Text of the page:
You see, we can never leave. For some reason this ignorant intersection, merely the result of two lines meeting on an ancient map, becomes the center of all we know. No-one who treads here knows what it means to me, just as I have no idea what it meant to those before me - perhaps nothing, perhaps everything - merely a flash of light to the omniscient. I have to shield my eyes from the pulsing waves of intense light, the result of the sun rising and setting at thirty frames-per-second in my minds eye, the road-sign's very existence doesn't register at all. Here for a moment, then gone. The sky changes from white, to orange, to red, until fire consumes it - until nothing remains but a pure, deep black - so rich, so endless, it pulls the at the threads of my mind - unraveling - as the space between blinks grows wider and wider, until they stop.
A rush of hot air, an alarming jolt; a passing farm truck flings sand, like the sharp bite of reality, against the side of my face - crisp as a fallen apple. My eyes snap to focus. I am back on my bike, gazing just to the right, a slight grin replacing the agony of the last hill. Is that him, grinning back at me? I pass by this lonely road-sign at 15 miles per hour, and as my mind's eye stops once more to watch me riding away, leaving myself behind, I come to rest on a perfect chair, my wife, my kids, my dogs, my family nearby. We rest here, wrapped in the most comfortable of clean, white rooms - a room with only three walls, we face outward at the world. We sit; happy, smiling, comfortable, warm, weightless, without a care or worry on this Earth. We sit. We rest.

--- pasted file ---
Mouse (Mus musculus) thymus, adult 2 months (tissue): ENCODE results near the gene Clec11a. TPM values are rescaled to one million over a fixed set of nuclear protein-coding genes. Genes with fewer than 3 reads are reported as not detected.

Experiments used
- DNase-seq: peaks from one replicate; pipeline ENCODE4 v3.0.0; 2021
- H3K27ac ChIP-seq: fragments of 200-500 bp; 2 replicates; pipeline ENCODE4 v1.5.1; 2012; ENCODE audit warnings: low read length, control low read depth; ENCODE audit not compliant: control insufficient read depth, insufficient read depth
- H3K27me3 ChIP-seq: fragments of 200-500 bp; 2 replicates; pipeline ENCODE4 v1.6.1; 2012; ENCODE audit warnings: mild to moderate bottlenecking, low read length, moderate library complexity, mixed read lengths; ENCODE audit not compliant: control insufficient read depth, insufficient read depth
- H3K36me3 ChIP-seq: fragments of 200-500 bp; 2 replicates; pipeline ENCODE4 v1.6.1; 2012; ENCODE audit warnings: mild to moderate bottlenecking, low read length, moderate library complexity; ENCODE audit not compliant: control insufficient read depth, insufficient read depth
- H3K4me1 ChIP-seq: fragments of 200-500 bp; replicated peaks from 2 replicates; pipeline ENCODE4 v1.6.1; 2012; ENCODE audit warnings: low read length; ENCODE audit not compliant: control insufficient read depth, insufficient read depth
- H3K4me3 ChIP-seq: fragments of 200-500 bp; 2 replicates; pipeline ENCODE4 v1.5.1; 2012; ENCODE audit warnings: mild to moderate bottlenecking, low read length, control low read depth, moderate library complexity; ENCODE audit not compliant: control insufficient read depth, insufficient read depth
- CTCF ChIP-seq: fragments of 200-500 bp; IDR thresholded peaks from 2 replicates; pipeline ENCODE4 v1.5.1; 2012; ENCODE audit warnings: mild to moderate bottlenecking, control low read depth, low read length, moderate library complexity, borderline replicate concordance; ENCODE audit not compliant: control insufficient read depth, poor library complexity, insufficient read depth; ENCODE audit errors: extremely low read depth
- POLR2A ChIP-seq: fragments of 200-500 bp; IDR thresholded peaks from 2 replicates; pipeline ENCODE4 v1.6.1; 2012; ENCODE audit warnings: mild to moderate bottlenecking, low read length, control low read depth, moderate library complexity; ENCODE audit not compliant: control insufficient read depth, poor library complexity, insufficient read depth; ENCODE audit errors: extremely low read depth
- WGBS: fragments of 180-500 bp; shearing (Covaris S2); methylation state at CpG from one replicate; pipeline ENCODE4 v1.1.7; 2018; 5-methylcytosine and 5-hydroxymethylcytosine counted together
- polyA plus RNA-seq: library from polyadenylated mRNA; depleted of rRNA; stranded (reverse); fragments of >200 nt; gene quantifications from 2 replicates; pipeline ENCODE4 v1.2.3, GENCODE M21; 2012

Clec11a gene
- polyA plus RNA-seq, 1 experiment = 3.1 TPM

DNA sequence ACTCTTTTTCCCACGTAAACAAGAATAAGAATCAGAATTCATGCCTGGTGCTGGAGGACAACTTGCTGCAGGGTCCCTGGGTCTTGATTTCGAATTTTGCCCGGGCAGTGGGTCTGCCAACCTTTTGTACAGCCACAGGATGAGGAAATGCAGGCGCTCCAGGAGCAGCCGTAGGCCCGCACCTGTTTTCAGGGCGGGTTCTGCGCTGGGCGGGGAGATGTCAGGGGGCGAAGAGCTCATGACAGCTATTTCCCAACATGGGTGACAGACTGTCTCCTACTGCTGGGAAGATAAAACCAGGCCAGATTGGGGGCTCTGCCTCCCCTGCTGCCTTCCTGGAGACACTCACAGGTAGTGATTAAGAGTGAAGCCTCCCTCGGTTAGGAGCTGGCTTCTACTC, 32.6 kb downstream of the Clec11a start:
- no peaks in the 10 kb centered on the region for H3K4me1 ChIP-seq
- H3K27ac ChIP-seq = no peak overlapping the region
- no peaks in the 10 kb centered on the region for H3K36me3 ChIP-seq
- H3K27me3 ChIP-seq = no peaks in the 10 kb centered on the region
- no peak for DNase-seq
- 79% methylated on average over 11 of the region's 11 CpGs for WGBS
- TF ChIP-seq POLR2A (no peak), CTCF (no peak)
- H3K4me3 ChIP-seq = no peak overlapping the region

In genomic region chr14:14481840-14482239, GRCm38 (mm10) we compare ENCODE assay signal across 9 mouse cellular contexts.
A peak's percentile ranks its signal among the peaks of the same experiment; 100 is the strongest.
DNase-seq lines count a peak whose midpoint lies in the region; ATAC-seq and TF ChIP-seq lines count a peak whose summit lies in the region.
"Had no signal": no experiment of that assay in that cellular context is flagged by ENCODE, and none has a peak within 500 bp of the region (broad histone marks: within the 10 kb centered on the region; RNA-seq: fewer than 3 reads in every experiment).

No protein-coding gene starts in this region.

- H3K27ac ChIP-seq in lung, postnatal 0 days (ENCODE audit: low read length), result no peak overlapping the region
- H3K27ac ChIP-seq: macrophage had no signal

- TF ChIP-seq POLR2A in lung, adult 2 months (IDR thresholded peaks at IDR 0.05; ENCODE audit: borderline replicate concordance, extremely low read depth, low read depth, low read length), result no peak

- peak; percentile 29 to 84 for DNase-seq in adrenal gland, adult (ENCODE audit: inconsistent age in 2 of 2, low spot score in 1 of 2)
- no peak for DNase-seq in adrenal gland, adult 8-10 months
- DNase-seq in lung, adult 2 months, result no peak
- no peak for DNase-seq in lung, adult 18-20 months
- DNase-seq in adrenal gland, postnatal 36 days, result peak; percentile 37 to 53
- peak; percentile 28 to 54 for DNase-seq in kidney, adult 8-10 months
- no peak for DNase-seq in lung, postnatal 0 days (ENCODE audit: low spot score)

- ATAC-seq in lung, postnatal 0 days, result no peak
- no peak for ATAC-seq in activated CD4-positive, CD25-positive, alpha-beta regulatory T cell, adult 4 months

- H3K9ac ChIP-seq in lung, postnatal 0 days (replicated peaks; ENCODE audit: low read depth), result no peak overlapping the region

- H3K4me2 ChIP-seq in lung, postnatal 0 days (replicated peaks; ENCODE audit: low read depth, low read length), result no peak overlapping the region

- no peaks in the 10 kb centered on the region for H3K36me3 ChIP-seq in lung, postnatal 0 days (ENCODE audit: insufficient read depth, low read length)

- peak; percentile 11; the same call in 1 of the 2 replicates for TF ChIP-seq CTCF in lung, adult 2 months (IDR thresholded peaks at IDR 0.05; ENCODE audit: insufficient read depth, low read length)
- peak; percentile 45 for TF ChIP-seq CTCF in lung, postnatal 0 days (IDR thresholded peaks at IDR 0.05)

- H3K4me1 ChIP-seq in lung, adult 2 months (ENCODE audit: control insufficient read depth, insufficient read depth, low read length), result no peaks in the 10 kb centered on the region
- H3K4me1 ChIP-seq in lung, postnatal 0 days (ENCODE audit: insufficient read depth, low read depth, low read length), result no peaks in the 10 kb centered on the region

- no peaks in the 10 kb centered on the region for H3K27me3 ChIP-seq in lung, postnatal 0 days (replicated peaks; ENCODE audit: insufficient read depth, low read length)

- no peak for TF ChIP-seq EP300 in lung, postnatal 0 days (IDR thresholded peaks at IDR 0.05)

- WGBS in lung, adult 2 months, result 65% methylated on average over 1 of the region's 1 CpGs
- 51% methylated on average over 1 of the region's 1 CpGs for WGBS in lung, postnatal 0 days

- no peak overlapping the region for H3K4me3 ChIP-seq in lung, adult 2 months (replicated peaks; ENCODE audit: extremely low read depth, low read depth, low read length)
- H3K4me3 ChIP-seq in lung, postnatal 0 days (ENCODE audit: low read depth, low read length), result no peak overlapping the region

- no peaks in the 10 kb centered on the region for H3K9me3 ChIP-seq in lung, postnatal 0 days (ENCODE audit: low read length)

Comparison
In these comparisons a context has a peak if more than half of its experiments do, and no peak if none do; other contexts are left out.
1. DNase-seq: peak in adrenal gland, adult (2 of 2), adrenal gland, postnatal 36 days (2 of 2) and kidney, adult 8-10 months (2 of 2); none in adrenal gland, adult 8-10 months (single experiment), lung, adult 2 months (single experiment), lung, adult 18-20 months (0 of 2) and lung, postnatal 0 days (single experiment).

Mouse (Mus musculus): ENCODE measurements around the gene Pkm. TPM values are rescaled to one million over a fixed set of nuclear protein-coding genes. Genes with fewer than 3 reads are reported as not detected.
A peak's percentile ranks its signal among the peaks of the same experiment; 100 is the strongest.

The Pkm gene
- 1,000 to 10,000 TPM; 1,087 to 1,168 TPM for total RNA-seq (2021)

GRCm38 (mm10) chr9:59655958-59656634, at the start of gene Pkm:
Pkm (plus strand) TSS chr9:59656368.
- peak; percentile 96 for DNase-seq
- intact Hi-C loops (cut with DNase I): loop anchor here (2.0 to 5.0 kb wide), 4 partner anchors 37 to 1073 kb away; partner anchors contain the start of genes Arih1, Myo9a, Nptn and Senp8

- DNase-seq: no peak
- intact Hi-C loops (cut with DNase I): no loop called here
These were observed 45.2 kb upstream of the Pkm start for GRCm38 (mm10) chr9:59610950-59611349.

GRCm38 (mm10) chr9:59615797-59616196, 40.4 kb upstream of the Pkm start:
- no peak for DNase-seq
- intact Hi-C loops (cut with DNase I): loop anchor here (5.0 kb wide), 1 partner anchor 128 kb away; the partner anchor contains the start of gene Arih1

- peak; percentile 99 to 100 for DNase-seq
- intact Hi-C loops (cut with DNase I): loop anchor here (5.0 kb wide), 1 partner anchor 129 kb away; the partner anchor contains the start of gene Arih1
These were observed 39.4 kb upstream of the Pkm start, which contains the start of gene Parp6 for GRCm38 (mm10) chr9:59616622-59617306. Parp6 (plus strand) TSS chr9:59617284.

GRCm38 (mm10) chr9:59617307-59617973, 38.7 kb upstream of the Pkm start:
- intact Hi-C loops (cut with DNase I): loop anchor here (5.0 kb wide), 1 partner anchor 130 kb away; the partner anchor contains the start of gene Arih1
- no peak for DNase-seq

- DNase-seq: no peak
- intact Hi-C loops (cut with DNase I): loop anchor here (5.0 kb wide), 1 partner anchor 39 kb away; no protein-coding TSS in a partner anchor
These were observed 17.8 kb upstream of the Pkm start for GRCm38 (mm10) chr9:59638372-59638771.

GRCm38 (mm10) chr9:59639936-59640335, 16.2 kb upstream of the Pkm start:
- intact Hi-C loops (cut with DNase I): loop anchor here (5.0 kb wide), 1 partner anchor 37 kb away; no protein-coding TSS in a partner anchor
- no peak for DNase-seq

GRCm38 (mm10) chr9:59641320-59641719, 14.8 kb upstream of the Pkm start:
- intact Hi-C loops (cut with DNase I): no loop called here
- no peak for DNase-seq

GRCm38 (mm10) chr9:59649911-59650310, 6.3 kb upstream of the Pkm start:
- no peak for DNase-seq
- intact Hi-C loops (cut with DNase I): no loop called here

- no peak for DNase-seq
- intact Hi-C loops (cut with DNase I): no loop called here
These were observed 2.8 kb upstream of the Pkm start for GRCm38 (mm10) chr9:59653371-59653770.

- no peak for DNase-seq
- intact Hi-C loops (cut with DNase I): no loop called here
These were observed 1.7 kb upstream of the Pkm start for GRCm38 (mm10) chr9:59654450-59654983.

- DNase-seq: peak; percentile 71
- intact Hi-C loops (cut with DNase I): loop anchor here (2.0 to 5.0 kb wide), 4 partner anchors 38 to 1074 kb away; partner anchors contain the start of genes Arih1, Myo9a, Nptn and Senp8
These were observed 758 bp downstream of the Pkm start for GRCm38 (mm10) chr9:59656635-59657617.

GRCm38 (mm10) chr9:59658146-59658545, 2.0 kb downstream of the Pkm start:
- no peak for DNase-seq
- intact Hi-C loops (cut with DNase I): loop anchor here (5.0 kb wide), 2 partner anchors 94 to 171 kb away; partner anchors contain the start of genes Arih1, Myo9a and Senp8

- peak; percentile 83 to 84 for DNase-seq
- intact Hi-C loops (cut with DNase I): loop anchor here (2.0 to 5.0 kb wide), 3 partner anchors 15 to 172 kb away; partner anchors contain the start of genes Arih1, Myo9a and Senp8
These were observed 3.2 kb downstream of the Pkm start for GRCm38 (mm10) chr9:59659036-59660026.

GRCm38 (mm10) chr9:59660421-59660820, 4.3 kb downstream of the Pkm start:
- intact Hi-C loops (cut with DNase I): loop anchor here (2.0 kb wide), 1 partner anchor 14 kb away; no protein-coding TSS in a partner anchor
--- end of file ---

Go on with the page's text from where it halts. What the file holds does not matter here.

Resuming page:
Off in the distance, I watch -- straining to see myself cresting the last hill at the far horizon. I reach with my gaze, my arms, my spirit -- I am only a tiny black dot against the giant orange disk of the sun. Take me with you...
We are only tiny black dots to each other, but, cresting the hill I turn around in my saddle and wave back with a knowing smile, an accepting smile - we connect across the infinite, our condolences exchanged, our measures counted, our ledgers balanced. I watch as I turn my wave into a vertical reach, touching the top of the setting sun, taking hold and pulling it downward like a window shade - his arm, and the sun with it, drop from view. Night unrolls across the fields toward me and my eyelids grow heavy. The edges of the world rise, the trees gracefully take a bow, the road folds away, the hills flatten, and I recline. The silence multiplies, words touching words, ink upon ink; the jumbled smear of nonsensical perfection creates a complete darkness; warm, soothing, honest, fearless. I close my eyes with a satisfying, palpable whuoomp. I pause for a moment to consider my own weight, and, cradled safely in the arms of the author, I am comforted; acquiescent; whole.
We ascend the ladder together. An arm outstretched along the circular walls of an endless collection, I am angled and maneuvered precisely - the silence briefly interrupted by the gentle slide of binding leather against polished walnut, grain caresses grain emitting a gentle whisper, a small feather of dust takes to the air - and with a satisfying, tactile thunk the motion stops, and we are home. Home at last among the billions, our story told. From my lofty vantage point, I catch a last glimpse - a thumb, a forefinger, a link of chain, a pull, a click. Lights extinguished, debts settled, and the most comfortable of pillows in which to sink a tired head.
|Photo from Last Chance 1200km Grand Randonee, 2008 -- credit to RMCC